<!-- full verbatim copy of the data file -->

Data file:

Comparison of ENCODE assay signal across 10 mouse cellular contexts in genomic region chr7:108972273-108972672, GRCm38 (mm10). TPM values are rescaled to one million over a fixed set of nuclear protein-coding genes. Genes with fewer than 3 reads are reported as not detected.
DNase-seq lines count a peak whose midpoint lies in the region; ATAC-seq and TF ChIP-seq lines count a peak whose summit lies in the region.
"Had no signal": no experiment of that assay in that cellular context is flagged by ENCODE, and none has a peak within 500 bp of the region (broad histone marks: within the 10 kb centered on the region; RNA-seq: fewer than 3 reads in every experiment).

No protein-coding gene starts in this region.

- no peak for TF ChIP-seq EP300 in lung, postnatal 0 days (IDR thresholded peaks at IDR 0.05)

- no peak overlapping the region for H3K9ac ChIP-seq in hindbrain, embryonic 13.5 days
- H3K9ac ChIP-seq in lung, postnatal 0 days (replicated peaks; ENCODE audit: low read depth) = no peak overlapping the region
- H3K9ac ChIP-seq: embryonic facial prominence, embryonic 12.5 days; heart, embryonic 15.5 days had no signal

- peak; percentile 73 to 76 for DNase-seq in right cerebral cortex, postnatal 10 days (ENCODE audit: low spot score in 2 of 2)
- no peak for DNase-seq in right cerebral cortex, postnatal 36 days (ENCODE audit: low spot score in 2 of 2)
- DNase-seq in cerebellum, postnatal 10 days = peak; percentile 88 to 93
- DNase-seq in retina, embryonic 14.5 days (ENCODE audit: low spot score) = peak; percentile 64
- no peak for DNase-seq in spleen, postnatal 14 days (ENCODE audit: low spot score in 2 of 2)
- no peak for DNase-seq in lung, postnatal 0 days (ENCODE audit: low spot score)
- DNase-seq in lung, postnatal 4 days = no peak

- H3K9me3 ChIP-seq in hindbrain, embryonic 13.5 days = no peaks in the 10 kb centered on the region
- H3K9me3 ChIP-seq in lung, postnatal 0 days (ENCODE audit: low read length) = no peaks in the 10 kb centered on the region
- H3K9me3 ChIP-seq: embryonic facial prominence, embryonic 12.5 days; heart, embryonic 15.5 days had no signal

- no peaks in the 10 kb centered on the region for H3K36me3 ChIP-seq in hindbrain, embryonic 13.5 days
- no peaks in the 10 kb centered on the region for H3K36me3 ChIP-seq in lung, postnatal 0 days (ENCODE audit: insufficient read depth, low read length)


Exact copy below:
Comparison of ENCODE assay signal across 10 mouse cellular contexts in genomic region chr7:108972273-108972672, GRCm38 (mm10). TPM values are rescaled to one million over a fixed set of nuclear protein-coding genes. Genes with fewer than 3 reads are reported as not detected.
DNase-seq lines count a peak whose midpoint lies in the region; ATAC-seq and TF ChIP-seq lines count a peak whose summit lies in the region.
"Had no signal": no experiment of that assay in that cellular context is flagged by ENCODE, and none has a peak within 500 bp of the region (broad histone marks: within the 10 kb centered on the region; RNA-seq: fewer than 3 reads in every experiment).

No protein-coding gene starts in this region.

- no peak for TF ChIP-seq EP300 in lung, postnatal 0 days (IDR thresholded peaks at IDR 0.05)

- no peak overlapping the region for H3K9ac ChIP-seq in hindbrain, embryonic 13.5 days
- H3K9ac ChIP-seq in lung, postnatal 0 days (replicated peaks; ENCODE audit: low read depth) = no peak overlapping the region
- H3K9ac ChIP-seq: embryonic facial prominence, embryonic 12.5 days; heart, embryonic 15.5 days had no signal

- peak; percentile 73 to 76 for DNase-seq in right cerebral cortex, postnatal 10 days (ENCODE audit: low spot score in 2 of 2)
- no peak for DNase-seq in right cerebral cortex, postnatal 36 days (ENCODE audit: low spot score in 2 of 2)
- DNase-seq in cerebellum, postnatal 10 days = peak; percentile 88 to 93
- DNase-seq in retina, embryonic 14.5 days (ENCODE audit: low spot score) = peak; percentile 64
- no peak for DNase-seq in spleen, postnatal 14 days (ENCODE audit: low spot score in 2 of 2)
- no peak for DNase-seq in lung, postnatal 0 days (ENCODE audit: low spot score)
- DNase-seq in lung, postnatal 4 days = no peak

- H3K9me3 ChIP-seq in hindbrain, embryonic 13.5 days = no peaks in the 10 kb centered on the region
- H3K9me3 ChIP-seq in lung, postnatal 0 days (ENCODE audit: low read length) = no peaks in the 10 kb centered on the region
- H3K9me3 ChIP-seq: embryonic facial prominence, embryonic 12.5 days; heart, embryonic 15.5 days had no signal

- no peaks in the 10 kb centered on the region for H3K36me3 ChIP-seq in hindbrain, embryonic 13.5 days
- no peaks in the 10 kb centered on the region for H3K36me3 ChIP-seq in lung, postnatal 0 days (ENCODE audit: insufficient read depth, low read length)